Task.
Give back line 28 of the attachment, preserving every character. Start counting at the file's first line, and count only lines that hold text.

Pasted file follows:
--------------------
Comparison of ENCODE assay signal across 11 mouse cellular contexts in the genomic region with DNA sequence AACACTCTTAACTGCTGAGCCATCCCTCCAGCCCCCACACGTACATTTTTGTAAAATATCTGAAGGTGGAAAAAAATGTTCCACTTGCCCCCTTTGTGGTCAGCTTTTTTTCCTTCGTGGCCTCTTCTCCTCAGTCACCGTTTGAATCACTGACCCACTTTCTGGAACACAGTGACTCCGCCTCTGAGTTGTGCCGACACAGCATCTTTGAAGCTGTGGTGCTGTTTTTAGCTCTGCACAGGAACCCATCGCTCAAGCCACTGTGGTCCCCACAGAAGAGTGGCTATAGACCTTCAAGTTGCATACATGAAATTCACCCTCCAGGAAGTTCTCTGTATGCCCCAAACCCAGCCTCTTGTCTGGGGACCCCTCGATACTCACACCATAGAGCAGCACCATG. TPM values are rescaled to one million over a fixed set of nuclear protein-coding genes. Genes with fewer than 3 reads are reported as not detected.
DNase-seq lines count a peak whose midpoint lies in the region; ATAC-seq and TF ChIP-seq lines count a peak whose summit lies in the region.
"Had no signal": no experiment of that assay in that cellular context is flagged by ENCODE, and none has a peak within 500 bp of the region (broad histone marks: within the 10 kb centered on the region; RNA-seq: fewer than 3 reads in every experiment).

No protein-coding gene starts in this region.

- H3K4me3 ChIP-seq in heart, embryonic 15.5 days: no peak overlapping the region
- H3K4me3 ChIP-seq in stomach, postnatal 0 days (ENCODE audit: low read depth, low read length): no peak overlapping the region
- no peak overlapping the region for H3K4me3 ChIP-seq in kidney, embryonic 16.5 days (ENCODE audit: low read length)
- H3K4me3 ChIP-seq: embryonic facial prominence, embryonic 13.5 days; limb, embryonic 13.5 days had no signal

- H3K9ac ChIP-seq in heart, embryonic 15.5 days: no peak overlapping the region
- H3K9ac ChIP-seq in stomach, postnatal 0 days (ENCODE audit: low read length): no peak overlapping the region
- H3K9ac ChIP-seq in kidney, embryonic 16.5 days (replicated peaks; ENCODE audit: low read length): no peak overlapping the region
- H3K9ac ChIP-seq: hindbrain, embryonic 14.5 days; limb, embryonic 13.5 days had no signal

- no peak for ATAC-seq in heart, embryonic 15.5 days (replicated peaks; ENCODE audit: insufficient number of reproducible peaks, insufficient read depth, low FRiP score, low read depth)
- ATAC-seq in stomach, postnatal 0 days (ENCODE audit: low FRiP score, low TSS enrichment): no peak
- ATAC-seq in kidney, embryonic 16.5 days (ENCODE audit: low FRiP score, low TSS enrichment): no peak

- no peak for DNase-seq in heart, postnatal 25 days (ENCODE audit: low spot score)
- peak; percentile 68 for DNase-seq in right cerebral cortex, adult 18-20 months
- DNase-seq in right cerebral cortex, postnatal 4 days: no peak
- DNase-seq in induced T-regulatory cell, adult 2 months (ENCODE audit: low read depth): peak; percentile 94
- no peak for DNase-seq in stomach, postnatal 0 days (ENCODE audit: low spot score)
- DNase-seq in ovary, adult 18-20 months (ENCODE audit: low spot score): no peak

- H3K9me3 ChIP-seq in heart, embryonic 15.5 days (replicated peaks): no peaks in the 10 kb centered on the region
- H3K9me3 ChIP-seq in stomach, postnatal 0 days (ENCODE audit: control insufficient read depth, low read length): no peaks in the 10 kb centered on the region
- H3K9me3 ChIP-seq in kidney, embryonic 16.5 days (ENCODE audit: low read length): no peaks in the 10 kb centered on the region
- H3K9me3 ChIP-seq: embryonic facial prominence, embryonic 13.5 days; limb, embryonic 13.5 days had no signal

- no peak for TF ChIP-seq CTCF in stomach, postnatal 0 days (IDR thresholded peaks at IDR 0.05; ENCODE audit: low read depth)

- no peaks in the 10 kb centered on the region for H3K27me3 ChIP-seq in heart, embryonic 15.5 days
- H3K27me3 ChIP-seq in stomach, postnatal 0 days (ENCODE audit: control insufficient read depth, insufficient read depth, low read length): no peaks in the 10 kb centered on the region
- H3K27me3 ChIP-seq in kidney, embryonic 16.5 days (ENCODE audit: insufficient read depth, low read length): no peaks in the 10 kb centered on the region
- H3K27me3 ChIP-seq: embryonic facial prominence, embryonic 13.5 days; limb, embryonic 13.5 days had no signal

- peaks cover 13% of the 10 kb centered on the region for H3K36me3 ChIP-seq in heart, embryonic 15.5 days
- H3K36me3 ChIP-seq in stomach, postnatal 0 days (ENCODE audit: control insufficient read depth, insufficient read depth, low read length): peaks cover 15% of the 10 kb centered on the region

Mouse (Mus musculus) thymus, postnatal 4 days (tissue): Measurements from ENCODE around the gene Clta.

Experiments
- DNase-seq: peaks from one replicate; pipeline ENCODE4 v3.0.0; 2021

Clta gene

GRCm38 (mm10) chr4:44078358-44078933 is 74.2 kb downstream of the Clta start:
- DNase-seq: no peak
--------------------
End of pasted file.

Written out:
- H3K27me3 ChIP-seq in stomach, postnatal 0 days (ENCODE audit: control insufficient read depth, insufficient read depth, low read length): no peaks in the 10 kb centered on the region